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Photosynthesis in Leaf Disks     Introduction   This lab is…

Photosynthesis in Leaf Disks

 

 

Introduction
 

This lab is performed to measure the amount of oxygen produced by spinach leaves during
photosynthesis when the plants are under different conditions of light and carbon dioxide. Sugar is
produced as a main product, and oxygen is produced as a waste product. The more sugar that is
produced from increased levels of photosynthesis, the more oxygen that is produced as well.
To supply carbon to the leaves, a solution of sodium bicarbonate (baking soda) is maked. Sodium
bicarbonate dissociates (dissolves) into sodium ions and bicarbonate ions, and the bicarbonate ions
then form carbon dioxide and hydroxide.
NaHCO3 (in water) → Na+ + HCO3- → Na+ + OH- + CO2
Leaf disks float, normally, because the spongy mesophyll has air spaces that are infused with gases,
CO2 and O2 (refer to leaf anatomy in Chapter 7). When the air spaces in the spongy mesophyll are filled
with solution, the overall density of the leaf disk increases and the disks sink. As photosynthesis
proceeds, oxygen is released into the interior of the leaf which changes the buoyancy causing the disks
to rise. Since cellular respiration is taking place at the same time and consumes oxygen, the rate that
the disks rise in an indirect measurement of the NET rate of photosynthesis (Net = O2 produced – O2 consumed)

 

 

 

 

Form Your Hypotheses Before Reviewing Data
You should address the three specific factors this lab is testing:
• Presence vs absence of light
• Presence vs absence of CO2
• Concentration of CO2
Materials
Spinach leaves
Drinking Straw
Water
Plastic Syringes
Aluminum Foil
Sodium Bicarbonate Solutions

 

Procedure
 

1. Obtain six syringes. Label #1 to #6. Remove the plunger from the syringes.
2. Using a straw as a punch, cut 10 leaf discs for each syringe. When cutting the spinach discs,
twist the straw to make clean cuts, and avoid major veins in the leaf. Also, allow the discs
to stack up in the straw; do not empty it until all 10 discs are cut.
3. Blow the 10 discs into a syringe.
4. Repeat steps 2-3 until you have 10 spinach discs in each syringe.
5. Push a plunger into each syringe, being careful not to crush the discs, until only a small
volume of air and the discs remain.
6. For syringes 1 and 2, pull 8 ml of 0.4% bicarbonate solution into the syringe.
7. For syringes 3 and 4, pull 8 ml of 2.0% bicarbonate solution into the syringe.
8. For syringes 5 and 6, pull 8 ml of water into the syringe.
9. Hold a syringe upright and tap it to move any air bubbles and to help settle the leaf discs to
the bottom. Gently push the plunger just enough to squeeze out any remaining air.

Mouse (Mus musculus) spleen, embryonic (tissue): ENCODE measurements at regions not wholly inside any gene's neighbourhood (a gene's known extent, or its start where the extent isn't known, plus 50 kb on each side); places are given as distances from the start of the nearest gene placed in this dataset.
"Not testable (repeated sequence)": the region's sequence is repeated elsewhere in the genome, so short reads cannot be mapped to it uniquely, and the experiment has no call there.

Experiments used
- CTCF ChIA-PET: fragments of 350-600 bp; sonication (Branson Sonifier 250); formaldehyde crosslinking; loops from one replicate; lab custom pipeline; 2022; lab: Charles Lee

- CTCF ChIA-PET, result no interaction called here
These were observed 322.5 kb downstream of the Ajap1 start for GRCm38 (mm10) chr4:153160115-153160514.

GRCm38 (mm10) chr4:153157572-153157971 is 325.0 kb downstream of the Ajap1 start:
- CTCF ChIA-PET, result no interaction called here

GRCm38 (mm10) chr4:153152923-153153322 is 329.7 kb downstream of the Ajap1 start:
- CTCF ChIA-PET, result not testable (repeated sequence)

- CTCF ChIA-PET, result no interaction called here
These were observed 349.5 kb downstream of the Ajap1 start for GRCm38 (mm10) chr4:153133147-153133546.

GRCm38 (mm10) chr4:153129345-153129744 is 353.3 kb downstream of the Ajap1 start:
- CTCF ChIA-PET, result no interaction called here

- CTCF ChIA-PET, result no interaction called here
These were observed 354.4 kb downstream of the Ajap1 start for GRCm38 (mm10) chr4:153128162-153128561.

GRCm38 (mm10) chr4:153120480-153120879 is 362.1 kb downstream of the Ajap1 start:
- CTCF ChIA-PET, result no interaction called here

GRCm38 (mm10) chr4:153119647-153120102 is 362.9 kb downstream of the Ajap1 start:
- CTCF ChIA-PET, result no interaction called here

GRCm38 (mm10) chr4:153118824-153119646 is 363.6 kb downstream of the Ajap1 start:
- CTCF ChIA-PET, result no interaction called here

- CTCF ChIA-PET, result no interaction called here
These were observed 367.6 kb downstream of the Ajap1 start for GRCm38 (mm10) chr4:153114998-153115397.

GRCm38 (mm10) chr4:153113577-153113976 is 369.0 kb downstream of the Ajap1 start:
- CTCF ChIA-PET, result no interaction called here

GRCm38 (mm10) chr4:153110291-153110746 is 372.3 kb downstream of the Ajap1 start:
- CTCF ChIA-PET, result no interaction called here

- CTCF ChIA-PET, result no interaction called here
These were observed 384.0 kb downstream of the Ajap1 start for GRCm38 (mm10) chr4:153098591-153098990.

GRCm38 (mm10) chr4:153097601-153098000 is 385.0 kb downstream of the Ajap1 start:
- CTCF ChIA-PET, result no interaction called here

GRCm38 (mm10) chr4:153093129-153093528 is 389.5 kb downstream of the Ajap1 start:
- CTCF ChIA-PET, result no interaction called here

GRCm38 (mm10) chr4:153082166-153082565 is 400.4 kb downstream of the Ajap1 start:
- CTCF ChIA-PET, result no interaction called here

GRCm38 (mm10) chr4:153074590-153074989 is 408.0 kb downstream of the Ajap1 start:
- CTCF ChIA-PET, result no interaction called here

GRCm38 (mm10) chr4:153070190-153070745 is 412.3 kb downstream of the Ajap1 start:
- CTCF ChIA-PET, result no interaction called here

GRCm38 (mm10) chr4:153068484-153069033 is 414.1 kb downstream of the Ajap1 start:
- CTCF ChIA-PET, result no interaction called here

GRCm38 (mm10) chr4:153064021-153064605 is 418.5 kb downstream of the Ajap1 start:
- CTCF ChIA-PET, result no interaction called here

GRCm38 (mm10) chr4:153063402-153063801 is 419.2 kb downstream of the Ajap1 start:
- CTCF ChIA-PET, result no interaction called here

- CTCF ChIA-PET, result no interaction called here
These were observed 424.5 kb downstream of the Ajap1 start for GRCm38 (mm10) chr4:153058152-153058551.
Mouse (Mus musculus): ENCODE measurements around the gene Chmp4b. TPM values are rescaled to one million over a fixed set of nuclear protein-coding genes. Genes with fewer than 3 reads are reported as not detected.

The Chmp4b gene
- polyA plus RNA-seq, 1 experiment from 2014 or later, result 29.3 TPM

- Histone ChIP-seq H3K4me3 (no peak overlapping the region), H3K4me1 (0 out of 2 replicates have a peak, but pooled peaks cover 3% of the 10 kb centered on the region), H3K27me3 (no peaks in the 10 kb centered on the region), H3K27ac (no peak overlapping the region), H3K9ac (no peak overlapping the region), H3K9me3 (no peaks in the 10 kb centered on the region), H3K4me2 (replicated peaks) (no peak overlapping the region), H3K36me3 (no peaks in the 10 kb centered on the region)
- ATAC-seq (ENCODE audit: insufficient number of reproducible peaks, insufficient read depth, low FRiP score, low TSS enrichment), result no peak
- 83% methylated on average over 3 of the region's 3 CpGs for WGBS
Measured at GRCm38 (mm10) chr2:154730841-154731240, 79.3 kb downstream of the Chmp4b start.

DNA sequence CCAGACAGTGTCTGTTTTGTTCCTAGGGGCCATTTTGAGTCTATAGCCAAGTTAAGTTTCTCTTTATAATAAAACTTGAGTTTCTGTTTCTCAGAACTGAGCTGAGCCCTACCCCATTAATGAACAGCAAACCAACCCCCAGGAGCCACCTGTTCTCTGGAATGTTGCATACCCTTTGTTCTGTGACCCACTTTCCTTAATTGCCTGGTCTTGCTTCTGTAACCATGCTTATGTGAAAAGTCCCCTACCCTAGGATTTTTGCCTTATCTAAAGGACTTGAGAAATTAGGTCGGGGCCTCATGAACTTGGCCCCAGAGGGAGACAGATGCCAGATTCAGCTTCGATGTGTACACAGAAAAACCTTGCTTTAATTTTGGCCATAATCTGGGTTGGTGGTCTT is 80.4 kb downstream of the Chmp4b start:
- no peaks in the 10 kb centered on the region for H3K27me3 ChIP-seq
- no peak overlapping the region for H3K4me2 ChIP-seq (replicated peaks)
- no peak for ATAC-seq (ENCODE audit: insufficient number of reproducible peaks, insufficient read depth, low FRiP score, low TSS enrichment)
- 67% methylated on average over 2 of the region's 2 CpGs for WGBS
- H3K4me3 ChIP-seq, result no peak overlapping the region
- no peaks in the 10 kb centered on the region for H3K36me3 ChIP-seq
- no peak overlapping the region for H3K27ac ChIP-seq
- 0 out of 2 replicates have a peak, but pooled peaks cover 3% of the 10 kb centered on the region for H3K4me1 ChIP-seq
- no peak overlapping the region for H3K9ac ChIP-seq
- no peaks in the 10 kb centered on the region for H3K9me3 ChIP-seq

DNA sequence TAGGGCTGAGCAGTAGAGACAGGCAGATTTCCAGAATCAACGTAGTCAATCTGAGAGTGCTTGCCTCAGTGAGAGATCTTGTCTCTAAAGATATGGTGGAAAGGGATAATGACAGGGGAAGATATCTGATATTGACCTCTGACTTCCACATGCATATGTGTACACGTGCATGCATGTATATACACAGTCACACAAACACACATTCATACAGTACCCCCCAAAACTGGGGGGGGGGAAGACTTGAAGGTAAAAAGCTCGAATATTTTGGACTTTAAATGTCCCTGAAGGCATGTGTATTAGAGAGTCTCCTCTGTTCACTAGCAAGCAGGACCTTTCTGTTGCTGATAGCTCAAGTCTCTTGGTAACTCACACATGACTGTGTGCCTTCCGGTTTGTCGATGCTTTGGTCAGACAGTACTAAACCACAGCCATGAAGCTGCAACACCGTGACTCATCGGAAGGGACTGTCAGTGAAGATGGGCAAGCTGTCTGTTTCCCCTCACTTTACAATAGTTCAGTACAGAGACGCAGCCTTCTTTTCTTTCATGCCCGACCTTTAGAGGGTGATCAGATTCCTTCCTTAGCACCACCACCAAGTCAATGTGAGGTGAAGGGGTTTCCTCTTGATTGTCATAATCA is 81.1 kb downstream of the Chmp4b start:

10. Place a finger over the syringe opening. Pull back on the plunger to make a vacuum in the
syringe. Hold the vacuum for 10 seconds.
11. Release the plunger, then release your finger. (Plunger first, finger second.) Remove any
new air bubbles, then tap the syringe to help settle the discs.
12. Repeat steps 8-10 until all the discs settle to the bottom.
13. Repeat for all syringes.
14. Wrap syringes 2,4, and 6 with aluminum foil.
15. Place each syringe, tip up, in a test tube rack. Place all syringes under the grow lights.
16. Observe each syringe every 3 minutes for 30 minutes (or until all 10 disks are floating).
Count the number of discs floating at each interval and record in a data table. Swirl to
dislodge any stuck discs and return syringes under grow lights.
17. Remove the syringes after 30 minutes and count the number of floating leaf discs in each.

 

Data
 

1. Use the provided data to make your own table and graph(s). These go into the results
section. Also, you need to calculate and include the ET50 in your report.
2. The ET50 stands for “Effective time for 50% of the treatment to float.” Remember each
syringe has 10 disks in it, so to calculate your ET50 is when 50% of 10 leaf disks float. If this
does not occur at a precise time point that was recorded, you need to average between the
time points. E.g., If 40% of the disks were floating at 30 minutes and 60% at 35 minutes,
then the ET50 would be 32.5 minutes. Using the ET50 increases reliability and repeatability of
the experiment. Note: Some treatments may never achieve 50% of the disks floating. These
treatments do not have an ET50.
3. You will need to include a table, graph(s) and the ET50 in the results section of your report.

 

Post-lab Write-up – 50 points
 

• Use the rubric in D2L. Working with a biology tutor from the CAS can earn bonus points.
• Must be written in past tense, third person, active voice. Refer to “Writing Lab Reports”
module on D2L for tips and information.
• When writing the Materials & Methods. Do not list the materials, do not use bullets, and do
not include the given protocol word for word. You should rephrase everything into your
own words and write in past tense. Example below:
o Present tense: “Cut 10 leaf disks for each syringe.”
o Past tense: “Ten leaf disks were cut and placed in separate syringes.”
• Remember to teach the reader about photosynthesis. This is done in the introduction. Be
sure to include your hypothesis in the last paragraph of your introduction. Don’t forget you
need a minimum of 2 APA formatted style in-text citations in the introduction.
• In the discussion, state whether the hypothesis was supported, rejected, or revised. Draw
conclusions about the requirements of photosynthesis based on your experiment. Discuss
how environmental factors affect photosynthetic rates. Don’t forget to include APA
formatted style in-text citations
 

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